Edited by R.O. Kwon and Garth Greenwell
Kink is a groundbreaking anthology of literary short fiction exploring love and desire, BDSM, and interests across the sexual spectrum, edited by lauded writers R.O. Kwon and Garth Greenwell, and featuring a roster of all-star contributors including Alexander Chee, Roxane Gay, Carmen Maria Machado, and more.
A Most-Anticipated book of 2021 as selected by * Marie Claire * O, The Oprah Magazine * Cosmopolitan * Time * The Millions * The Advocate * Autostraddle * Refinery29 * Shape * Town & Country * Book Riot * Literary Hub *
Kink is a dynamic anthology of literary fiction that opens an imaginative door into the world of desire. The stories within this collection portray love, desire, BDSM, and sexual kinks in all their glory with a bold new vision. The collection includes works by renowned fiction writers such as Callum Angus, Alexander Chee, Vanessa Clark, Melissa Febos, Kim Fu, Roxane Gay, Cara Hoffman, Zeyn Joukhadar, Chris Kraus, Carmen Maria Machado, Peter Mountford, Larissa Pham, and Brandon Taylor, with Garth Greenwell and R.O. Kwon as editors.
The stories within explore bondage, power-play, and submissive-dominant relationships; we are taken to private estates, therapists’ offices, underground sex clubs, and even a sex theater in early-20th century Paris. While there are whips and chains, sure, the true power of these stories lies in their beautiful, moving dispatches from across the sexual spectrum of interest and desires, as portrayed by some of today’s most exciting writers.
"[Kink is] more about the transformative nature of kink as a practice, and the different modalities — kink as anticipation, as communication, as processing, as a mind-eraser, as an anchor, as a code, as freedom — it can unleash. At times reading Kink felt like having a mirror turned on me. In my reading, I kept thinking: ‘What is kink, anyway? Do I participate?’ I put down the book, texted friends, revisited memories. Ultimately, this seems to be the collection’s point: to prompt a revisitation of the transgressive, a consideration, or insertion, of the self."—NEW YORK TIMES BOOK REVIEW (EDITOR'S CHOICE)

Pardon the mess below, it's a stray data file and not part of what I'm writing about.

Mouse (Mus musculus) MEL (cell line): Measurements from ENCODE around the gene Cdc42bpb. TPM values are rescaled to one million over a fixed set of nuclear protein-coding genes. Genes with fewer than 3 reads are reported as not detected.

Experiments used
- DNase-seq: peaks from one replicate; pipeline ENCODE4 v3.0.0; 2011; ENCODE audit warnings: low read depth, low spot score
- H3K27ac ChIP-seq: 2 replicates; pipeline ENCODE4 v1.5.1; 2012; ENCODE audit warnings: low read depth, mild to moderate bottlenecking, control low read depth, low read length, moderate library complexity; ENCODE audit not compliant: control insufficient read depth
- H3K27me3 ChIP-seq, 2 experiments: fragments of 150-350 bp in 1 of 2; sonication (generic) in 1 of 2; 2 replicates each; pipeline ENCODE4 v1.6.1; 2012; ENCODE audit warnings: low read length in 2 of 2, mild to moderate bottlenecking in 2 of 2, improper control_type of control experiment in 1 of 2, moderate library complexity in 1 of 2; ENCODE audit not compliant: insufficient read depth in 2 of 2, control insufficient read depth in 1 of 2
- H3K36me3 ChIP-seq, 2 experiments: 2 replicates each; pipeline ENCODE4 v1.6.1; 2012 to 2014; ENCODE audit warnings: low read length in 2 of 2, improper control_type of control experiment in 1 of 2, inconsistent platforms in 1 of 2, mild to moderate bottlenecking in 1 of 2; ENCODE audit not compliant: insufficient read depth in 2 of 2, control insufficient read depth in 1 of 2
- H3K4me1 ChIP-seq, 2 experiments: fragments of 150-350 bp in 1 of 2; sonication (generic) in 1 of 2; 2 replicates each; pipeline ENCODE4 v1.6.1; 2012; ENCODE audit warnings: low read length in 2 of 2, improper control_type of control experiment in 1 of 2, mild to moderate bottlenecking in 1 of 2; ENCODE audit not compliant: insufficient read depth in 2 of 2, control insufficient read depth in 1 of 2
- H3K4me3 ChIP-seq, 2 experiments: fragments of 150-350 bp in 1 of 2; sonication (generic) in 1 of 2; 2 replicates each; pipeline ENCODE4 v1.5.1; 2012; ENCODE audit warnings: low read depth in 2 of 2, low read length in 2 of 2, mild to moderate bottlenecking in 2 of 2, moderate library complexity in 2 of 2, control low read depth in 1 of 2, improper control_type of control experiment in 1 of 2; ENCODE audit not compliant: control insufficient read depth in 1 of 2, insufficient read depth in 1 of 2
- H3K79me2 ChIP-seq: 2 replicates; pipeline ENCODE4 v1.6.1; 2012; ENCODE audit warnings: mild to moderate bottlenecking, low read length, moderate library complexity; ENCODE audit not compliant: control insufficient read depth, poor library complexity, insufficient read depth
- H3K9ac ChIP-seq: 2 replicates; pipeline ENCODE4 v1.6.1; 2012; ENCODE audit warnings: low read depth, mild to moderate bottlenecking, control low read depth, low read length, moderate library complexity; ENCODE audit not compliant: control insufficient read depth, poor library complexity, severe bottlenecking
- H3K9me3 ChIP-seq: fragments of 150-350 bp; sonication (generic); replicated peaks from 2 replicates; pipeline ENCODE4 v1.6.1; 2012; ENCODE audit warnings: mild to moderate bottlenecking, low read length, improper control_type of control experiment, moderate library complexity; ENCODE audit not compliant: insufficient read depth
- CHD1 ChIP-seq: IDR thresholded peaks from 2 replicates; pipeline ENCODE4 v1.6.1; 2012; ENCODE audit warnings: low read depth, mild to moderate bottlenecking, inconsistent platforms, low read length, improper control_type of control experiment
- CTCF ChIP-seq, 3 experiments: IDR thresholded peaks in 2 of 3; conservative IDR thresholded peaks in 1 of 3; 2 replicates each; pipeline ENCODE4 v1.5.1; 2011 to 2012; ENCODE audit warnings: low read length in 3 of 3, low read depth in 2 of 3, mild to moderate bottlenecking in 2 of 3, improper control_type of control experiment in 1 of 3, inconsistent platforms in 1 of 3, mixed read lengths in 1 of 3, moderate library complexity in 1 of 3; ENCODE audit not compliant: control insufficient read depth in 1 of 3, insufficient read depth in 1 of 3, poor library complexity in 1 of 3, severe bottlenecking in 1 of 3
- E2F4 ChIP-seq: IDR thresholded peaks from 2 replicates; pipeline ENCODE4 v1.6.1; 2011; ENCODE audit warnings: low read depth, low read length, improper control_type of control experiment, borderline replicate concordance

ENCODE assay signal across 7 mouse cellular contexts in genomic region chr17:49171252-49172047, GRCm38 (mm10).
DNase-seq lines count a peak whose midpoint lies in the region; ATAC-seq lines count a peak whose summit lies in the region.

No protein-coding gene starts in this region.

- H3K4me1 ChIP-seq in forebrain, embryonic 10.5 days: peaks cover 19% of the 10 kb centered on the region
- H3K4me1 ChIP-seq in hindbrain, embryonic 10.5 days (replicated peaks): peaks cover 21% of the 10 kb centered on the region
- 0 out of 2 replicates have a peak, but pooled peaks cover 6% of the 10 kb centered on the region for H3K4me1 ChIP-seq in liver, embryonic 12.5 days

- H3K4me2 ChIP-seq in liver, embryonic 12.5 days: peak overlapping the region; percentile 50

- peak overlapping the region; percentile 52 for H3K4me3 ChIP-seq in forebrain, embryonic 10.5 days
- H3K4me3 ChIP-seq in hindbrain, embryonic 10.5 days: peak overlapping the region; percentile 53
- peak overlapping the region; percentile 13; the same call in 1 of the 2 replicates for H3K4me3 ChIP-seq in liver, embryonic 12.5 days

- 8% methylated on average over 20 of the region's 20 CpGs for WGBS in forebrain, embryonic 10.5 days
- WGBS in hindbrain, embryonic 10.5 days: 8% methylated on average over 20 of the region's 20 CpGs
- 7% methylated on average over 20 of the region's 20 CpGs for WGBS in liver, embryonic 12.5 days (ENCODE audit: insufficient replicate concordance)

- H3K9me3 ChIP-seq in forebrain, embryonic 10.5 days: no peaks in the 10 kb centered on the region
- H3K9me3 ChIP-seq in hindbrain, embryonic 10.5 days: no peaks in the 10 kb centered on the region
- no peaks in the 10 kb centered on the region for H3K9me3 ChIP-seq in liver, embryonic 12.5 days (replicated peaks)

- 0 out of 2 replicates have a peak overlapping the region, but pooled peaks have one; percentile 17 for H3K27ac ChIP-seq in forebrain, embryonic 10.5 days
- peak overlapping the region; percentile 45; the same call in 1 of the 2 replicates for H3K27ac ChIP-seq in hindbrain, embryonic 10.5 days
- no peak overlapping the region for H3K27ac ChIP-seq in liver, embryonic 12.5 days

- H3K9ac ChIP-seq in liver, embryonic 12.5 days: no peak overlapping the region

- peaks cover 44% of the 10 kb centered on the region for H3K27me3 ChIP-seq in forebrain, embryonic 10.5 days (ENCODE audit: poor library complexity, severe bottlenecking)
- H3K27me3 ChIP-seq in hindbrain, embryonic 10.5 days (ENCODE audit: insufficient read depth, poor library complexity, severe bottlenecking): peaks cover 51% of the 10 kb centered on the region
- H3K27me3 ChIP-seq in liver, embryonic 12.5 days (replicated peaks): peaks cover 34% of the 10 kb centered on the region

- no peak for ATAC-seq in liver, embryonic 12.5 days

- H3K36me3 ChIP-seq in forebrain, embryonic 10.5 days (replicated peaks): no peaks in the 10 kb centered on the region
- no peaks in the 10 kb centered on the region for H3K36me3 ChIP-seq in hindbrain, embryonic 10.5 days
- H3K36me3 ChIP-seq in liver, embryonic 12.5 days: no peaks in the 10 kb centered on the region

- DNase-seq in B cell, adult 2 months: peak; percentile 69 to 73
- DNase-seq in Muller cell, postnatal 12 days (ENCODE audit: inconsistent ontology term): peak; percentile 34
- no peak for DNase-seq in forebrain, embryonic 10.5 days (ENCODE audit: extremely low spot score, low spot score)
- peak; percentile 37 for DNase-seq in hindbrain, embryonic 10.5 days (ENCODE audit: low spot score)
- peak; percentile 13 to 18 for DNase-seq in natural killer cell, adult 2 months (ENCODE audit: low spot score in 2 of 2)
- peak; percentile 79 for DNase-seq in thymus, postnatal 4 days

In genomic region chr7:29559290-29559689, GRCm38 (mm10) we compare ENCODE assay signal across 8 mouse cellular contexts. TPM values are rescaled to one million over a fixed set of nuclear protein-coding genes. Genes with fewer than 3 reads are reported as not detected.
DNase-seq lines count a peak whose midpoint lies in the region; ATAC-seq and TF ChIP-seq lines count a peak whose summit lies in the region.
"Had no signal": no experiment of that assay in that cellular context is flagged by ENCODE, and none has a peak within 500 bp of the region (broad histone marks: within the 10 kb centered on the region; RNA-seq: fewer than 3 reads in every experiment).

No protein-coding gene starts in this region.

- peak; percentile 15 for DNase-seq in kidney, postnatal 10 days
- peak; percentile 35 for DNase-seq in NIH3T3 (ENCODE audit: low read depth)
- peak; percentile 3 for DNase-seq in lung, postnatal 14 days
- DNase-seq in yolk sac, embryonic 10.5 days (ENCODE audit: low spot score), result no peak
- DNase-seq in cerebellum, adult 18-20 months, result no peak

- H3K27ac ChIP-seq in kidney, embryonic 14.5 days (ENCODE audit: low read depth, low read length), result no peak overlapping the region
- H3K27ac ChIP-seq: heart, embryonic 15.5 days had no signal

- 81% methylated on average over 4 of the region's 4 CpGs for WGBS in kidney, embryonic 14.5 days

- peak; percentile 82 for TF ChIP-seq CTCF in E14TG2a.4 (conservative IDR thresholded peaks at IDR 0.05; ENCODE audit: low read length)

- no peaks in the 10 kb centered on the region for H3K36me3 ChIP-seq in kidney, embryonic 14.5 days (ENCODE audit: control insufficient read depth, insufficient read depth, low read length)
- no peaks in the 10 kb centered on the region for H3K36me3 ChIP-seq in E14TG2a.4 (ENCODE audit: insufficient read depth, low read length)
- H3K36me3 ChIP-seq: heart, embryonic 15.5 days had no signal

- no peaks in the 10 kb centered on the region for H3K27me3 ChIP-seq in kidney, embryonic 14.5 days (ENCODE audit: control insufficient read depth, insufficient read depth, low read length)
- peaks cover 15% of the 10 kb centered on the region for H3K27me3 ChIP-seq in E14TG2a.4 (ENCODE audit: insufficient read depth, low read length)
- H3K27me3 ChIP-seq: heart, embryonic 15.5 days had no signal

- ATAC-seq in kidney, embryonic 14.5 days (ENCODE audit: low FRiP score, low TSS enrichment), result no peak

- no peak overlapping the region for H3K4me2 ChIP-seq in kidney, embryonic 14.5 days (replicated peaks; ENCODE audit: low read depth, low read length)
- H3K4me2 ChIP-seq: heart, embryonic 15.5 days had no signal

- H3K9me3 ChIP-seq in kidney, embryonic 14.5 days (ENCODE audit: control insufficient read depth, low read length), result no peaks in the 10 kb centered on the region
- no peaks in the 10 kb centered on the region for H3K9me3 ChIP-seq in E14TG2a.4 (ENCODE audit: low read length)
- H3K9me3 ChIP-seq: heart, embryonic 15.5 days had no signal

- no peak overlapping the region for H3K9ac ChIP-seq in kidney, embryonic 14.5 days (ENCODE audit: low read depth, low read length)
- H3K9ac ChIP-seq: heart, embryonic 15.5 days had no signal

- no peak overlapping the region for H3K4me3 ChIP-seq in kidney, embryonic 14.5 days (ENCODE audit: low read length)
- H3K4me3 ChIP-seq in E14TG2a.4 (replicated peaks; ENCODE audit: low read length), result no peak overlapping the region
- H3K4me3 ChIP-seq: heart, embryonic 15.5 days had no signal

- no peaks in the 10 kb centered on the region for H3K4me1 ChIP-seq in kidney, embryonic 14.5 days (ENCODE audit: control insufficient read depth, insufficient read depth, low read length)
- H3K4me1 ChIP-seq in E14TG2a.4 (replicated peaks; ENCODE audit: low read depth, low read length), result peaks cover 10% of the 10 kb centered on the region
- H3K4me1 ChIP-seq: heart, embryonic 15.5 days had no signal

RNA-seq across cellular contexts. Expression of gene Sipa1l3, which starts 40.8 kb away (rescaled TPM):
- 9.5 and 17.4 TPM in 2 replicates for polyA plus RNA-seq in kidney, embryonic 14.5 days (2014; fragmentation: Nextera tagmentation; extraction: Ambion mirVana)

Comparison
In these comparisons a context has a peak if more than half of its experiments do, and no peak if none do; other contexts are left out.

"This provocative collection will leave you tied to your chair...[A] groundbreaking collection of short stories that explore desire, love, BDSM, and consent...Co-edited by acclaimed novelists R.O. Kwon and Garth Greenwell, Kink...features stories by Roxane Gay, Alexander Chee, Carmen Maria Machado, and others—that explore desire, love, BDSM, and consent. The book seeks not only to lay bare non-normative physical intimacy, but to change the cultural conversations surrounding it. Yes, there are ropes and riding crops, but the beauty lies in capturing the emotionality as well as the eroticism."—O MAGAZINE
"...Dive into this collection of short stories written by several renowned fiction authors. Set in places like therapists’ offices, private estates, and a sex theater in early 20th century Paris, the stories explore various points across the sexual spectrum from love and desire to BDSM."—COSMOPOLITAN
"Arresting—the characters precise, the language invitingly lush...For all its raunch, the book is very much a study of trust...As the reader’s mind tracks back and forth between bodies and definitions, she begins to see those definitions’ flimsiness, and to wonder about the unexpressed depths that live in each of us."—THE NEW YORKER
"In the introduction to their new collection, editors R.O. Kwon and Garth Greenwell declare that they want to take kink seriously. The fifteen stories that populate their anthology of literary short fiction certainly do that, investigating the intersection of love, desire and control in pieces that transport readers to therapists’ offices, dungeons and a sex theater in 20th-century Paris. These narratives seek to analyze how gender and politics inform pleasure and power, and are written by the very best of the genre—including Alexander Chee, Roxane Gay and Carmen Maria Machado."—TIME
"There’s delight in Kink’s sensory abundance...Each [story] is a portrait of the way sex can turn slippages and differentials in human society—between people trying to understand one another through language, between the strata of power hierarchies, between differing gender expressions—into a phenomenon only fiction can really get at. Kwon and Greenwell’s Kink is…an invitation to enjoy the sheer inexplicable fact that the body speaks a language we can’t understand."—THE NEW REPUBLIC